Jumana El Husseini was born in Jerusalem into a family with deep roots and history in the city dating back to the 13th century. The daughter of a Palestinian statesman and granddaughter of Hajj Amin al-Husseini, who served as Grand Mufti of Jerusalem during the British Mandate and was an avid opponent of both British and Zionist colonial rule, her childhood was shaped by the political turmoil engulfing her homeland during the mandate. She and her family had no way of suspecting that by seeking refuge in a neighboring country during the violence that engulfed Palestine in the months leading up to the Nakba they were permanently forfeiting their right to live in their home or return to their homeland.
That loss would affect her art in a profound way. In her art, El Husseini recreated the Jerusalem of her childhood, experimenting with media and texture to get the effect she sought. As one biographer for the Beirut-based Ramzi and Saeda Dalloul Art Foundation observed: “From the very beginning, Palestine was her primary source of artistic inspiration, and the city of Jerusalem became a recurring theme in her work. Rather than painting the city ‘realistically,’ however, Husseini broke the stone buildings of her youth down to basic, deliberately ‘naïve’ geometric shapes, which she rendered in limited, often cheerful color palettes, occasionally accented with gold. Notably, her depictions of Jerusalem are almost always devoid of people, and their emptiness adds to the dreamlike quality endowed by her strategic use of color and negative space. With celestial and oneiric effects, the artist allows the viewer to gaze at Jerusalem as if looking through her own dreams.”1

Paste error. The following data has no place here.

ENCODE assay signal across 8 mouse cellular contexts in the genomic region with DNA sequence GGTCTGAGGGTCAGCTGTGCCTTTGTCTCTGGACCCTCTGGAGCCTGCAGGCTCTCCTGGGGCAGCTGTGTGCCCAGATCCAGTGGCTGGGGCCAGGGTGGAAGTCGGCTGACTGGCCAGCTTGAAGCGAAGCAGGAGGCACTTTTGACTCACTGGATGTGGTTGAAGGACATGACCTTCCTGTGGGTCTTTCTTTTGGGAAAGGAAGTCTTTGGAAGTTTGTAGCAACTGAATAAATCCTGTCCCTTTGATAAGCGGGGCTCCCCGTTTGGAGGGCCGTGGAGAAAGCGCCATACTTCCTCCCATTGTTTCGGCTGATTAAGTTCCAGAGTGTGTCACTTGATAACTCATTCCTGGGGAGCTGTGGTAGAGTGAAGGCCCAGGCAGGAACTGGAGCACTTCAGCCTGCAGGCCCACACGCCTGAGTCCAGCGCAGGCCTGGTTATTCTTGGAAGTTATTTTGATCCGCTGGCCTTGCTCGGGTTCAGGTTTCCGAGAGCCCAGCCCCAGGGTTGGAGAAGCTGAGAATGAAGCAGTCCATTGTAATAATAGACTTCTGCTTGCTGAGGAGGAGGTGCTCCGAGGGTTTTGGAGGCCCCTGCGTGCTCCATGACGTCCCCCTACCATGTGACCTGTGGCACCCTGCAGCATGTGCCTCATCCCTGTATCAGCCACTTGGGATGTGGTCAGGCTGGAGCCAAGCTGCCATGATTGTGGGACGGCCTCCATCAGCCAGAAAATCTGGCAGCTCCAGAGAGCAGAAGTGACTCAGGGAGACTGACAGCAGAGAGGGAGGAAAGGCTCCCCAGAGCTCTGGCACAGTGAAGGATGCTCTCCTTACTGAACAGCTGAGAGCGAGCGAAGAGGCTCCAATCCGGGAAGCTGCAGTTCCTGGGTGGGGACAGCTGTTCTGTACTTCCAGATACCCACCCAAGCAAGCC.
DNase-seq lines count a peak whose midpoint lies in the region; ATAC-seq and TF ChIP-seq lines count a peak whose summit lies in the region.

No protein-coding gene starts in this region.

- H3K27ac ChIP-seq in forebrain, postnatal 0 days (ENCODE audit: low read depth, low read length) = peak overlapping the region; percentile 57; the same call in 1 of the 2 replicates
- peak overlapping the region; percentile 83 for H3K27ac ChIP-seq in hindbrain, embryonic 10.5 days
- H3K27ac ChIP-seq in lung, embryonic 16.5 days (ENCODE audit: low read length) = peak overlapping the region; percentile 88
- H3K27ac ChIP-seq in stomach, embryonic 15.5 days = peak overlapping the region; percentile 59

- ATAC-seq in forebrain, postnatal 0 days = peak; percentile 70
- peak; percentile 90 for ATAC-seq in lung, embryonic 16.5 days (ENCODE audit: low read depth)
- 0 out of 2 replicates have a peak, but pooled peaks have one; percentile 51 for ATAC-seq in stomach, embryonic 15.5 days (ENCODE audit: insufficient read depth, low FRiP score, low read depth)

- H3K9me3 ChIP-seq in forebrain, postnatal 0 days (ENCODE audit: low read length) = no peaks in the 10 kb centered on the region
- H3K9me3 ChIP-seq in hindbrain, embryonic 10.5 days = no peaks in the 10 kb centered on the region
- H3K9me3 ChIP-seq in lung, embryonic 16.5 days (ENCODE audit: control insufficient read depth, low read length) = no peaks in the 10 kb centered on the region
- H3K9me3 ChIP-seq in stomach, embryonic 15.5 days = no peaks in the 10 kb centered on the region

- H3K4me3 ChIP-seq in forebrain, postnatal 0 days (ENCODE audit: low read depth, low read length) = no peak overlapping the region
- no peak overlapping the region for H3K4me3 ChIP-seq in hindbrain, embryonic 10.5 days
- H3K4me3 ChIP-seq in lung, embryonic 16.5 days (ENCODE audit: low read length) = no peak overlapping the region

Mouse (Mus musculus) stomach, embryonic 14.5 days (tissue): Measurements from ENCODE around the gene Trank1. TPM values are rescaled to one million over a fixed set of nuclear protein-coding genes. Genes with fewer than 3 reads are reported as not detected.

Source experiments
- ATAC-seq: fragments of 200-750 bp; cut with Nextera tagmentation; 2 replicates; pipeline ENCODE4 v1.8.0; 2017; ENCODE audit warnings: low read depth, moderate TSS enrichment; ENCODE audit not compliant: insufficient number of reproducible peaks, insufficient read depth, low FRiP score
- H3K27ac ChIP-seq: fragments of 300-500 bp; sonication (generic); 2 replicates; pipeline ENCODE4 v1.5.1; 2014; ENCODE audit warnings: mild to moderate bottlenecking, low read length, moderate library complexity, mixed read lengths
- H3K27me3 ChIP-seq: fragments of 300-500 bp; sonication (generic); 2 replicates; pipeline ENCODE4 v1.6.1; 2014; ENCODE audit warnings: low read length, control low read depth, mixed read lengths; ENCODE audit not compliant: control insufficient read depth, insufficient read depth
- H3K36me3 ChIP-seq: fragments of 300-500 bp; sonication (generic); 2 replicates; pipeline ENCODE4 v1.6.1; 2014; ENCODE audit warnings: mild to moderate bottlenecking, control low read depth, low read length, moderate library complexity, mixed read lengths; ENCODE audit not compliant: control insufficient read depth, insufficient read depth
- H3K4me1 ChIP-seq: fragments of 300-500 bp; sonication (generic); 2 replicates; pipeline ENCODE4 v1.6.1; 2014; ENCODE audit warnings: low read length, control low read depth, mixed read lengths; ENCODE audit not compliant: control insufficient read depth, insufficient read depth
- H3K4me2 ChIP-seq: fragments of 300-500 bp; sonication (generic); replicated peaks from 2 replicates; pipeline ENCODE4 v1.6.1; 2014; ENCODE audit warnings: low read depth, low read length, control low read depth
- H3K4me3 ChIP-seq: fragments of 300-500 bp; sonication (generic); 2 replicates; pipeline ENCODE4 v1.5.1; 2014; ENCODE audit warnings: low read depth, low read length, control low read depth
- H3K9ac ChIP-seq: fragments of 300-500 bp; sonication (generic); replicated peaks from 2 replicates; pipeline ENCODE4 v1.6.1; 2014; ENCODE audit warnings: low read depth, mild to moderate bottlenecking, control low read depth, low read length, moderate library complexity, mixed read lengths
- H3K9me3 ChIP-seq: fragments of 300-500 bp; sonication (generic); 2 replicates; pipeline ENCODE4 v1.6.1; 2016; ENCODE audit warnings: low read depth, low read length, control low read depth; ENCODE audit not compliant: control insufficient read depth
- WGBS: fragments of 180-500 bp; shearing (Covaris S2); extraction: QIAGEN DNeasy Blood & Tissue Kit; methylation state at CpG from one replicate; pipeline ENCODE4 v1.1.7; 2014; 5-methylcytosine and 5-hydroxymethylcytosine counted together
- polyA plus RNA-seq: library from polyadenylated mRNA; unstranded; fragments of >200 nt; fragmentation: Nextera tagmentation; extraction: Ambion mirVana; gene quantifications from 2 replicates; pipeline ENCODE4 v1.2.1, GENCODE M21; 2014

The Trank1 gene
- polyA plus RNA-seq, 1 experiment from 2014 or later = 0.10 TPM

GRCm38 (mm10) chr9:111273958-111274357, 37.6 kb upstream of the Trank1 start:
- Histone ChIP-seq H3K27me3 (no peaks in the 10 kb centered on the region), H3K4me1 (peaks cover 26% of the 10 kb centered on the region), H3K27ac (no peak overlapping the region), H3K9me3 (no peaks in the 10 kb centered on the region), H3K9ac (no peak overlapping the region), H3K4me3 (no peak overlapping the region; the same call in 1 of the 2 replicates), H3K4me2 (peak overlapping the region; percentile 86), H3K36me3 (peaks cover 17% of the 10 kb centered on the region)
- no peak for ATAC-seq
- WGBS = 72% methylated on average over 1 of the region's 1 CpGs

Taking this observation further, the Egyptian artist Salah Bisar characterized El Husseini’s art this way: “The works of Jumana El-Husseini, a Jerusalem-born artist, highlight the city’s religious and heritage landmarks in the space of her paintings to such an extent that art critics said: ‘Jumana is an icon of Jerusalem. Jerusalem is an icon of Jumana.’ Her works embody and reshape the city in an aesthetic and expressive touch that surpassed reality and approached a dream-like magical world; all manifested in color formations and geometric rhythm characterized by harmony and balance.”2
El Husseini was adept at working in a variety of media: different types of paint, ceramics, sculpture, ink, and later, mixed media.
El Hussein’s style underwent changes in response to political events. When conflict in Lebanon distressed her, she turned to embroidery. When oils became difficult to secure, she turned to watercolors. During the First Intifada, her art turned abstract and dark. In later years, her art had the quality of archeological exploration, in which she uncovered layers of existence to see whether traces of the ancestors can be detected. She also inscribed a lot of Arabic language and calligraphy into her works, explaining that she was writing letters to her late mother whose grave in Jerusalem she was forbidden to visit by virtue of being exiled from her homeland.
This photo album compiles a selection of her works throughout her life in chronological order.